A Research Paper By Olayide Odediran, Transformation Coach, NIGERIA
Coaching Effectiveness and Learning Style
If a child cannot learn the way we teach, maybe we should teach the way they learn. Ignacio Estrada
From a sociocultural perspective, the world has and continues to place a heavy premium on high performance. This has become even more important in the face of harsh economic realities. Rising inflation, high unemployment, and an erosion of personal disposable income amongst others demand that organizations and individuals find new ways to increase their earnings. This puts pressure on attaining premium work performance.
For several decades, closed cultures made many people resistant to coaching. Individuals were expected to drive change and growth on their own and to solve their problems discreetly, without recourse to professionals. Seeking out a coach for goal setting and future-oriented action taking was perceived as weak. However, the past several years have brought significant progress and discourse on coaching. There are many more professionals in the field and even more clients who are seeking support to learn how to attain their full potential in various spheres of life.
With coaching being increasingly seen as a significant part of performance enhancement, clients are keen to ensure that it is as effective as possible. Many endeavors to protect this interest by recruiting coaches with certain qualifications. For example, companies are likely to take on a coach only if the coach is ICF credentialed. This is because they expect that the rigor of ICF training and its continuing professional standards will ensure optimal results. However, what must be recognized is that there are other factors beyond coaching structure, ethics, and competencies that contribute to the success of the coaching relationship. One of these is the learning style of the coach and client.
Coaching has been described as an ‘actionable way to learn’ with the practice of coaching being defined as a ‘social enterprise where…coaches help coachees achieve their personal and professional goals through learning.’(Lubin, 2013). Knowing that effective coaches must facilitate that learning, coaches need to understand the way people learn so that sessions can be better structured in a way that resonates with those learners that are clients (Merriam, 2008). In line with this, the questions then are, ‘what learning preferences are there?’ and ‘how do they affect the achievement of client goals?’
Learning and Learning Styles
Learning is a ‘multidimensional phenomenon’ (Merriam, 2008) that takes place through different sensory pathways. Learning styles are broadly described as “cognitive, affective and physiological traits that are relatively stable indicators of how learners perceive, interact with and respond to the learning environment” (Keefe, 1979a p.4 in Reid, 1987). They suggest that different people learn best when information is presented to them in a certain way (Sphero, 2020).
Though there is no agreed number or variety of learning styles (Putintseva, 2006), Gardner (1985), through his theory of multiple intelligences, identified three major learning styles – visual learners, auditory learners, and tactile/ kinesthetic learners. According to the VARK Modalities, visual learners better retain information when it is depicted in the form of graphics including maps, spider diagrams, charts, graphs, flowcharts, hierarchies, and other devices used to represent what could have been presented in words. Auditory learners better retain information when it is ‘heard or spoken’ including in lectures, on the radio and when talking on the phone. Kinesthetic learners prefer the use of experience and practice (simulated or real) to connect to reality. These are summarized below:
|Learning Style||Recommended Information Modality|
|Visual||Pictures, videos, posters, slides, diagrams, graphs, flowcharts|
|Audio||Discussing topics and ideas; telling stories|
|Tactile/ Kinesthetic||Doing, touching, feeling, manipulating with the hands, body movement, practical and real|
In coaching adult learners, much research has gone into understanding how to work with adults to design their learning process (Lubin, 2013; Merriam 2008), but not as much has been presented in terms of how learning style informs the learning/coaching process. However, as argued by Liska (2013), ‘When a coach is aware of a client’s learning style, the coach is prepared to use words that make sense for the client, blend to the client’s pace, and empower the client with a full exploration of their goals.’ This is aligned with Grant’s (2002) suggestion that:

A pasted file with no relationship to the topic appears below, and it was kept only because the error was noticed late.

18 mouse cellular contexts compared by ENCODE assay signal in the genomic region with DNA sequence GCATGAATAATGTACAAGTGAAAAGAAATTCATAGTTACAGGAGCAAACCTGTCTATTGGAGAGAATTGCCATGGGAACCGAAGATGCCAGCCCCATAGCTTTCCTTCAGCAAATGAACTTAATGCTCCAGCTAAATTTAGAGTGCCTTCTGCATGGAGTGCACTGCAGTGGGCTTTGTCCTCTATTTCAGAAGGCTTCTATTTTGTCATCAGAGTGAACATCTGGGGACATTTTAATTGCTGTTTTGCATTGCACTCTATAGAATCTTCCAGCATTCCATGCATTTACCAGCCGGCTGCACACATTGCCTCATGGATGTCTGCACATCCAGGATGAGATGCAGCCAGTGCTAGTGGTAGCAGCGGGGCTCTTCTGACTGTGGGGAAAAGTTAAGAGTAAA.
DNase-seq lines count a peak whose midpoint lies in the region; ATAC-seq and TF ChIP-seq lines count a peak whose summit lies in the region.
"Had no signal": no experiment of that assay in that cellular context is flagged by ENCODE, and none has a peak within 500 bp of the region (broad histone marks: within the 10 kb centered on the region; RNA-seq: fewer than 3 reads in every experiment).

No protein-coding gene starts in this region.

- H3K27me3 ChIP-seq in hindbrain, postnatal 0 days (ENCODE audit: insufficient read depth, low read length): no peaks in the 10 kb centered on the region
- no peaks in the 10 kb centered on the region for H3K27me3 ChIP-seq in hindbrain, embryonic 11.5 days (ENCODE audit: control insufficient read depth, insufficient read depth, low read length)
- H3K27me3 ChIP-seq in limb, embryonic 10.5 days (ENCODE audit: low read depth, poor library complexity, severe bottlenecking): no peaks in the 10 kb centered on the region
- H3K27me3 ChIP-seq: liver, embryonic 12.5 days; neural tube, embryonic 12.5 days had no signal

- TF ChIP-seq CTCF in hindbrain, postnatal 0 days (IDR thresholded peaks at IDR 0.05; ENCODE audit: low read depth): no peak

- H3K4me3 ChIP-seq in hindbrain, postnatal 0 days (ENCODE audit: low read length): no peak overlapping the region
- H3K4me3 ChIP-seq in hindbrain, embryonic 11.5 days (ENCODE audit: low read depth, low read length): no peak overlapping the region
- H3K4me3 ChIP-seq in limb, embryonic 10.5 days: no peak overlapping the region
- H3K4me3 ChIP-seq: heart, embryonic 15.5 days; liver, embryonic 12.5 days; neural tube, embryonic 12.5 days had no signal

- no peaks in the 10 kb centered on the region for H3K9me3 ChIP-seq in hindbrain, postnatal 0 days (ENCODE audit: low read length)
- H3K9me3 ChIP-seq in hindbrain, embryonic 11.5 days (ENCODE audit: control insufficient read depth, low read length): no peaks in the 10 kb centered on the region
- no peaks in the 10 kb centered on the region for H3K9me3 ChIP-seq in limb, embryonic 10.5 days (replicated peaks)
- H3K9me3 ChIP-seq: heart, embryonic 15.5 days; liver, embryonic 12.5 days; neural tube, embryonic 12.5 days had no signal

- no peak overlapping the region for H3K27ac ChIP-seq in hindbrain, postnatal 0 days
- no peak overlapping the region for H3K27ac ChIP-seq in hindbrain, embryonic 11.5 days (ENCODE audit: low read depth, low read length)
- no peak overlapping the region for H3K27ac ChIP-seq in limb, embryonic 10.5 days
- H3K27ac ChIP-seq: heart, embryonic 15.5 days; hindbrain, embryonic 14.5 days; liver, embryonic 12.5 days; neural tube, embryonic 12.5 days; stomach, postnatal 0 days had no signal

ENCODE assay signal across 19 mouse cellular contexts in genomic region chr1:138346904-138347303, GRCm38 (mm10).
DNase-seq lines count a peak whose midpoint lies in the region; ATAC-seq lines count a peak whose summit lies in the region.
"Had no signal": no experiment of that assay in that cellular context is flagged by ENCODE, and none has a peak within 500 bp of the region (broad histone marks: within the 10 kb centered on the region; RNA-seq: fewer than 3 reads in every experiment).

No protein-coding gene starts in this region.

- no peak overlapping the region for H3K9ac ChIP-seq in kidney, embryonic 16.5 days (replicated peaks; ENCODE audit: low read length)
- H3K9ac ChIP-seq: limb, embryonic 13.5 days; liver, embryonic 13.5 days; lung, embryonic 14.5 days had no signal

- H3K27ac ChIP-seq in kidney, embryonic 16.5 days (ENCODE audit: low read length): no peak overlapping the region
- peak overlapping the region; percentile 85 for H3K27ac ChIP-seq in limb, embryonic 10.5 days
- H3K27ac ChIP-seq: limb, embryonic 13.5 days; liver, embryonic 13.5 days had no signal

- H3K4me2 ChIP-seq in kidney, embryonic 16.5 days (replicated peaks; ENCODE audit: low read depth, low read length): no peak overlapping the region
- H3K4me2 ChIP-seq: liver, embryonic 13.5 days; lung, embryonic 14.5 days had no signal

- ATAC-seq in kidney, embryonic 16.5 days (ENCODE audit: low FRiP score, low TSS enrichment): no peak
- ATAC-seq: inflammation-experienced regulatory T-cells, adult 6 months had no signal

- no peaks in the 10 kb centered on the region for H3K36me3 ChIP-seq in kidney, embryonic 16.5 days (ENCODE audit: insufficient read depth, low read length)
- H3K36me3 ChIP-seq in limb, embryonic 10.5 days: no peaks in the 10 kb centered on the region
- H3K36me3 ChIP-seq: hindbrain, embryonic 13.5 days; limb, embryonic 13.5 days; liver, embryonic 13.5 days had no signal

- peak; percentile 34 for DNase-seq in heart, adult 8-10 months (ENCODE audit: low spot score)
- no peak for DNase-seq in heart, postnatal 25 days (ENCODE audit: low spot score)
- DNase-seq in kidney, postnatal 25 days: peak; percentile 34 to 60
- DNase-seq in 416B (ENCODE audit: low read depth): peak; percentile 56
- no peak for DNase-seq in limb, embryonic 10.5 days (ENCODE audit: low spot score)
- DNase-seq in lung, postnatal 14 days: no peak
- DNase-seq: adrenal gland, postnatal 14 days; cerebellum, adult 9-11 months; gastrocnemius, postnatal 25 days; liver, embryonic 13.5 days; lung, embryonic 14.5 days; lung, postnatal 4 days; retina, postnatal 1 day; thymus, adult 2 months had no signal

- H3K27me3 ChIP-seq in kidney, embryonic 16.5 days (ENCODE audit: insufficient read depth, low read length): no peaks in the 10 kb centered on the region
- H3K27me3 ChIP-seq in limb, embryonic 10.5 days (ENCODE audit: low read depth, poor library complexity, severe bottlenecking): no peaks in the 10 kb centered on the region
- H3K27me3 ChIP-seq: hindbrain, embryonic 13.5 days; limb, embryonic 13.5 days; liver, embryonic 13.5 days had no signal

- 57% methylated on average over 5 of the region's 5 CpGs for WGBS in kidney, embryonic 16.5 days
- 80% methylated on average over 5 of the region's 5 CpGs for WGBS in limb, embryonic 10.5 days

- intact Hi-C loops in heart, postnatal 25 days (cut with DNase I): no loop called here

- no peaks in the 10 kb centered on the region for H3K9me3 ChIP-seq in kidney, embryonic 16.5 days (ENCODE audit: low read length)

As individuals, we each have different rules for learning… Driven by our own interpretation of new experiences and knowledge from an early age. How much any individual learns is very much related to whether educational experience is geared towards their particular learning style rather than how intelligent they are or from what social background they may come from. In essence, the question to be asked is not ‘how bright is the individual’ but ‘how is the individual bright?’
It is also aligned with Williams’s (1996) suggestion that ‘learning is more effective if the teaching style used is consistent with the preferred learning style…A mismatch will have an adverse effect on learning’.
Preferred learning styles can be deciphered by a coach either before or during a session. Before the session, the coach may ask the client to complete a short assessment that highlights their primary learning modality, and then design the session based on this. During the session, the coach may gain insights into how the client learns best by noting words used to describe actions and experiences. For example:
‘Thinking about resigning makes me feel hot in my hands’ (kinesthetic)
‘I see myself winning the competition’ (visual)
‘I see what you mean’ (visual)
‘I hear what you are saying’ (auditory)
This knowledge of preferred learning styles allows for an exploration of strategies that can be used to foster learning during coaching. For example, knowing that a client is a visual learner may invite the use of visualizations (‘Where do you see yourself at the end of this session?). It may also invite the use of metaphors and pictures in exploring a client’s situation. An example is found in a personal experience:
I am a visual learner. I think in pictures and color. My brain absorbs information when it can see diagrammatically how they connect. Consequently, mentally manipulating 3-dimensional images come easily and naturally to me. My imagination is strong, and I can build on concepts simply by seeing the starting visual in my mind. This makes analogies, metaphors, and similes a joy for me to evaluate and explore. Given this preference for absorbing information, I find that I have been able to facilitate the greatest transformational shifts for clients who process information like me. I once had a client who described the resistance she was feeling towards her desired goal as a ‘roadblock… a physical wall I can see in my mind…a very boring, thick wall’. This description demonstrated that my client was also a visual learner, thinking in images. I could mentally ‘see’ the wall as she described it, and it allowed me to be an effective soundboard for her as I explored the wall with her. I was able to ask questions like: